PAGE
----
CCC Depression in US Adults During the COVID 19 Pandemic Research Paper
essay writer CCC Depression in US Adults During the COVID 19 Pandemic Research Paper.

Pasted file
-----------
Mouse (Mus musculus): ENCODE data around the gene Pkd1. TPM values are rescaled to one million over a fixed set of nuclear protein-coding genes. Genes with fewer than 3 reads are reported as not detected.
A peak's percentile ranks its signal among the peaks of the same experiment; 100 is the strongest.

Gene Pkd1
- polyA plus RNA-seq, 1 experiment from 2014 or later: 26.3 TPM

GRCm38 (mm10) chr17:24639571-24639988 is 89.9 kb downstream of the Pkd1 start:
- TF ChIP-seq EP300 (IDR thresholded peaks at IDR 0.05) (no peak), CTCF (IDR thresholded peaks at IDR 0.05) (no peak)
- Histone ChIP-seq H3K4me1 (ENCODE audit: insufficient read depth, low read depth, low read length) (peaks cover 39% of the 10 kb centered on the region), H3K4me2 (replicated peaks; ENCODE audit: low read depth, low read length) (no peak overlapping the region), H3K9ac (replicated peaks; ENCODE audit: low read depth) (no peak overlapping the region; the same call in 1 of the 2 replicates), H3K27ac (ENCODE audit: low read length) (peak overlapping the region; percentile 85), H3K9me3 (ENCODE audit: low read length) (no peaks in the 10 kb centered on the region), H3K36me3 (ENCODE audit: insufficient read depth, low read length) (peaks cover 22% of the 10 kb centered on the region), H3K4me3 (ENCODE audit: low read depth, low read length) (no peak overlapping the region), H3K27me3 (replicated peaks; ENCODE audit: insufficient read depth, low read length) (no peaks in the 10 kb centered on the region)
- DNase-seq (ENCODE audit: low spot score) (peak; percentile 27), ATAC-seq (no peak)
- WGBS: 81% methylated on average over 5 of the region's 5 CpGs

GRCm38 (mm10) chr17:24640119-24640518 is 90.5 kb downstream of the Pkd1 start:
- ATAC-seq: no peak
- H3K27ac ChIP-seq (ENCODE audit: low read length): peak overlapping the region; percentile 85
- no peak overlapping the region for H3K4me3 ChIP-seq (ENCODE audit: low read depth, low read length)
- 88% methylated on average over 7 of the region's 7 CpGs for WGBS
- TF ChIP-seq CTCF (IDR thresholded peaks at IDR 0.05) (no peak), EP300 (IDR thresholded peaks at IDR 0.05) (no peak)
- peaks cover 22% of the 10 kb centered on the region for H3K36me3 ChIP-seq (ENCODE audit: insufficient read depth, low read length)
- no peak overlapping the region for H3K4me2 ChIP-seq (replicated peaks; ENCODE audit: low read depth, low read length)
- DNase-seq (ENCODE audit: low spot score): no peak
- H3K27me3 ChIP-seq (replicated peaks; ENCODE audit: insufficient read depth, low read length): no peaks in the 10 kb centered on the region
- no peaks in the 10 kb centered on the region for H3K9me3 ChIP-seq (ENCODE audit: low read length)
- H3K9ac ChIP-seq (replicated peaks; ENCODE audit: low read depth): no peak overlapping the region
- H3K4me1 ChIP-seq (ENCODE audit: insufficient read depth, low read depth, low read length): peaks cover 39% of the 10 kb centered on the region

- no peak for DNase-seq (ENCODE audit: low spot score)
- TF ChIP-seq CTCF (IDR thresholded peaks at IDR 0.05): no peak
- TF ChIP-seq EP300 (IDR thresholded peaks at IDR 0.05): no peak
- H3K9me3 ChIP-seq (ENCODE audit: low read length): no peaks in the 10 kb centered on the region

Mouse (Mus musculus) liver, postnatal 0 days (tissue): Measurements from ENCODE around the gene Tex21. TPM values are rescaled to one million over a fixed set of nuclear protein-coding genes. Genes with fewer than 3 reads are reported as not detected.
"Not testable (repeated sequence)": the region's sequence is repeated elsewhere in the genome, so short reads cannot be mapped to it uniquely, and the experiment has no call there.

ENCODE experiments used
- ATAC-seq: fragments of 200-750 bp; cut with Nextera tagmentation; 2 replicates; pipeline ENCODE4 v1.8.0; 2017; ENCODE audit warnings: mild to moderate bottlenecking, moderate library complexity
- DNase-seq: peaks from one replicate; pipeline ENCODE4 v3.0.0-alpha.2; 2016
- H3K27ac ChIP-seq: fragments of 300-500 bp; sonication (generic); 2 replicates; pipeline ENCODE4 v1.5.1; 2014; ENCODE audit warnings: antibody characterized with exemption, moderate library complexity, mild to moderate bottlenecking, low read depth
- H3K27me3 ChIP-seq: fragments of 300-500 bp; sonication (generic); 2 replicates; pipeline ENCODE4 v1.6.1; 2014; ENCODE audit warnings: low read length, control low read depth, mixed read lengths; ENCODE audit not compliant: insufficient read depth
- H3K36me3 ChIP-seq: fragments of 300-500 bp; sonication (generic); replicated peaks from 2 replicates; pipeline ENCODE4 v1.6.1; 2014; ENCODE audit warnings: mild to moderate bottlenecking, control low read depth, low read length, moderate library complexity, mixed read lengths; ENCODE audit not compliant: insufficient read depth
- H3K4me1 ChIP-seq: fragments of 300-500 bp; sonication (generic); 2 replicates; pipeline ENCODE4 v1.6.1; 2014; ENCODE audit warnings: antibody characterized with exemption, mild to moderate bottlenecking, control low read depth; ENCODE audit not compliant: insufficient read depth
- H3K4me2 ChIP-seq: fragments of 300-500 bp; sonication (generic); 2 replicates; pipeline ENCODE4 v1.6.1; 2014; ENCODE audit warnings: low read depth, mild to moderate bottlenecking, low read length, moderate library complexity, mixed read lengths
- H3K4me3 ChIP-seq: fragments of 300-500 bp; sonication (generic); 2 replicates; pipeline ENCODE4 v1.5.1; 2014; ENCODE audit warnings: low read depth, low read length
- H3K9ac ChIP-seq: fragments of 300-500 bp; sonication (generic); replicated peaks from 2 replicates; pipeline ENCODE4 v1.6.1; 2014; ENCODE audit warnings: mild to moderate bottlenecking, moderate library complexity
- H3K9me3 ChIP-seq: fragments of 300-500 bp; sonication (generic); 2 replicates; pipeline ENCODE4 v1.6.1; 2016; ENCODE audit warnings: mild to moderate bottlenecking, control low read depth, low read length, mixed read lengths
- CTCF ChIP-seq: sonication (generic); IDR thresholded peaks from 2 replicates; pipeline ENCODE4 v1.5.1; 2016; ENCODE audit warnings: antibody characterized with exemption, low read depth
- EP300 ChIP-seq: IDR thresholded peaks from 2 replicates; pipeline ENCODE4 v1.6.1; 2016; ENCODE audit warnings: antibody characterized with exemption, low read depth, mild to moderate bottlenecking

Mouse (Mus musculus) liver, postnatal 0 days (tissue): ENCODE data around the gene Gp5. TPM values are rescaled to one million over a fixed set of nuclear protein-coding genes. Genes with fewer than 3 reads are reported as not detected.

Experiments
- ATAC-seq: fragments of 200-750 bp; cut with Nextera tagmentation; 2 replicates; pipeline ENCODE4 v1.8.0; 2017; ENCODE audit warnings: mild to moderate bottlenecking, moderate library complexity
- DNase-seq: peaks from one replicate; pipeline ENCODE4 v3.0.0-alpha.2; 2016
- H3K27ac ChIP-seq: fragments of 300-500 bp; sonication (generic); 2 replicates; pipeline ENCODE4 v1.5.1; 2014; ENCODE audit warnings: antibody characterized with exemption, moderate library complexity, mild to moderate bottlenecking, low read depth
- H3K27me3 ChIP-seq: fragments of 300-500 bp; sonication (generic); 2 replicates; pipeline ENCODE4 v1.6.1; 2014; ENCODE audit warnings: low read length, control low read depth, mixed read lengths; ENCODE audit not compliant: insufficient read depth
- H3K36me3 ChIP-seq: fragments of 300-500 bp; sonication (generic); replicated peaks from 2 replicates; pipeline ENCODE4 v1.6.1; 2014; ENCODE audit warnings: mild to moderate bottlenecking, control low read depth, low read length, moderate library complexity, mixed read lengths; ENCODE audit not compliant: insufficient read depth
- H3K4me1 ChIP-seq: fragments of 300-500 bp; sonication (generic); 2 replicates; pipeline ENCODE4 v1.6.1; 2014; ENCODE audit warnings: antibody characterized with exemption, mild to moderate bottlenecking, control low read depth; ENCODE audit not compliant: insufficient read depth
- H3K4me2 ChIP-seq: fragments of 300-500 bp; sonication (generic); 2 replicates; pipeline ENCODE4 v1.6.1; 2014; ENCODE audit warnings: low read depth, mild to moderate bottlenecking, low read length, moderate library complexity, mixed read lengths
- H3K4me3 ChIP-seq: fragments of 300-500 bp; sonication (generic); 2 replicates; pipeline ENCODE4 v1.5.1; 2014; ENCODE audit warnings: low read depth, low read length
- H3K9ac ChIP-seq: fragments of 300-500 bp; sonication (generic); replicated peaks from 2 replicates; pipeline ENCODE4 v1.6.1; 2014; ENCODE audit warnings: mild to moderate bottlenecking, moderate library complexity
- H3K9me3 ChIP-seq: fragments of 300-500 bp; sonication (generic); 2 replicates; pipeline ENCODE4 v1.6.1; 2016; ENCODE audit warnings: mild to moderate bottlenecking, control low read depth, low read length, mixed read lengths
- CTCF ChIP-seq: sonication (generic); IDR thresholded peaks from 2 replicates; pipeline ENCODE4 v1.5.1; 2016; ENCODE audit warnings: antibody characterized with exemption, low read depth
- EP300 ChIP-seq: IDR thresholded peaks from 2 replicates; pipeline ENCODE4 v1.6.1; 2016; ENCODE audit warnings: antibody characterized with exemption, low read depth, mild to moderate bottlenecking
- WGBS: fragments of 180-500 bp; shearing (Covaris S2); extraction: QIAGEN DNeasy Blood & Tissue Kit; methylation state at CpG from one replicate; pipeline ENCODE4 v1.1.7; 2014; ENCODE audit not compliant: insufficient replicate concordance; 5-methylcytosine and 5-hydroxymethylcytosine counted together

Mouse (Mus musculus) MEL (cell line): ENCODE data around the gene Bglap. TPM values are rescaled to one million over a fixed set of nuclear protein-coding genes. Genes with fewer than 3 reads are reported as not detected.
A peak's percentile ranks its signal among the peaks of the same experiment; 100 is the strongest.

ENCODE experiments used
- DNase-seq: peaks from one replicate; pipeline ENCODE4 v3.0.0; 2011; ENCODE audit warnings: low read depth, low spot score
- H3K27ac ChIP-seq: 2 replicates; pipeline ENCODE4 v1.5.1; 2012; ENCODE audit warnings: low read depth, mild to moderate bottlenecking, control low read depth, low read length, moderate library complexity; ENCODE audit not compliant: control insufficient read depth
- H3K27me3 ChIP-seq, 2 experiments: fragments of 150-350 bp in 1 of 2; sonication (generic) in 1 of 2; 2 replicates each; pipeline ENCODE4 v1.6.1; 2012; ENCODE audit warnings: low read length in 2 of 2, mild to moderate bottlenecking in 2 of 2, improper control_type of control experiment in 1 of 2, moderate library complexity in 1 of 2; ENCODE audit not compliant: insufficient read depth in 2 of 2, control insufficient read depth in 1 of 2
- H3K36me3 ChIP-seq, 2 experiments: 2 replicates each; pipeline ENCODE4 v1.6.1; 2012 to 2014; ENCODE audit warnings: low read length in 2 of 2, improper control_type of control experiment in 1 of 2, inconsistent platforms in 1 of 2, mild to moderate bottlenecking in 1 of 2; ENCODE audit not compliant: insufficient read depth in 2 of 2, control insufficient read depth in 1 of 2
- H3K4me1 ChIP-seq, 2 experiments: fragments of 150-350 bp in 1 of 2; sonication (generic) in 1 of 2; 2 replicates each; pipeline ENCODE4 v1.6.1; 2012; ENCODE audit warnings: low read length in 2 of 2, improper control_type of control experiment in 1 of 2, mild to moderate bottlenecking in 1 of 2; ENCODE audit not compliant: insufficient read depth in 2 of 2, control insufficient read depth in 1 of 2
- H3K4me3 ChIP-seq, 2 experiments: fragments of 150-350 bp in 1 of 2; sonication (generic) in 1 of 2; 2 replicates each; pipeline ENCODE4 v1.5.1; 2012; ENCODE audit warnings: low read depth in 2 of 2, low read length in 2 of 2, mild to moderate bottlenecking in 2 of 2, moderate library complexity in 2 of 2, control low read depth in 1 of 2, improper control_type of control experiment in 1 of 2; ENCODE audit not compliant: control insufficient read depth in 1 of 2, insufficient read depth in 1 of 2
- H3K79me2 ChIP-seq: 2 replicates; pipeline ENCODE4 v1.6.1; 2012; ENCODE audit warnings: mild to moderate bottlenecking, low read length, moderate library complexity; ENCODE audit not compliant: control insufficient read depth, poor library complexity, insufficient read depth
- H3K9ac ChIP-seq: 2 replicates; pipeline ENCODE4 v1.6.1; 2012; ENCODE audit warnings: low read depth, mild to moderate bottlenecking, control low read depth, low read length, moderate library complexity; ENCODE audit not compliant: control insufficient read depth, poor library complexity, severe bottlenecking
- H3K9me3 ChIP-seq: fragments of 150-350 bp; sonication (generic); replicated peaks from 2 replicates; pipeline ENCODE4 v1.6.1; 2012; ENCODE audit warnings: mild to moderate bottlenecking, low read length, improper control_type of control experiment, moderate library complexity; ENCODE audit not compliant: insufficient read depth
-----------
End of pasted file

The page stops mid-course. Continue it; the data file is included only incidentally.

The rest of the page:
OverviewHere we are: The Research Paper!It might sound a little frightening, but you have been building it all semester; you’ve got this!This Prompt will serve as the guideline for the Research Paper for this class; further, you should revisit “Research Paper Preview” and “Research Tips and Advice.”I know that seems like a bunch of information, but it should all be review, so it is just a quick look. More importantly, all of the information in the Pages and Modules will be utilized in one way or another in the Research Paper; it is not just “busy work.” Please know that there are rules and requirements that govern research papers sprinkled in these Pages.In the Research Paper for this class, you will be expected to write an Argument on a topic of your choosing; it should be the same topic that you have worked with for your research steps. In terms of essay structure, you will want to make use of the “Argument Template” Page.Instructions:To begin this assignment, compose your Research Paper by addressing the following requirements:Choose a shape } Position or Proposal Argument.Revisit the Page (Position or Proposal) in Module 11 that details your shape prior to writing the essay as the Pages give you instructions to complete the assignment.Create a Title Page.Offer a Full-Sentence Outline (Step 6) that aligns with your Research Paper; if ideas to be included have changed since Step 6, make the appropriate changes to the outline.Write a Thesis Statement that states a stance (Position) or offers a solution (Proposal).Offer clear, fully-developed Body paragraphs, making sure that compelling and convincing evidence is used.Acknowledge the Opposition and address it via Refutation or concession.Make use of transitions.Ensure that all borrowed material, quotes, paraphrases, and summaries, from sources is parenthetically cited to avoid plagiarism. Do not Plagiarize; your Research Paper is being scanned by a Plagiarism Checking Program in Canvas.Offer a MLA Works Cited Page (Step 7); if the sources have changed, then rewrite the page so that it reflects only the works that have been cited.Write 1800-2500 words.SubmissionYou may submit/upload this assignment as a .doc or .docx.When you have composed your Essay, name and save your document, then upload the file by selecting “Submit Assignment.”GradingPlease see the grading rubric for this assignment below. If accessing this course by using the Canvas Student App, you will not see the icon. Instead, please use the menu to locate the rubric.RubricThe associated rubric will be used to provide feedback–please be sure to review the rubric before starting and before submitting your assignment.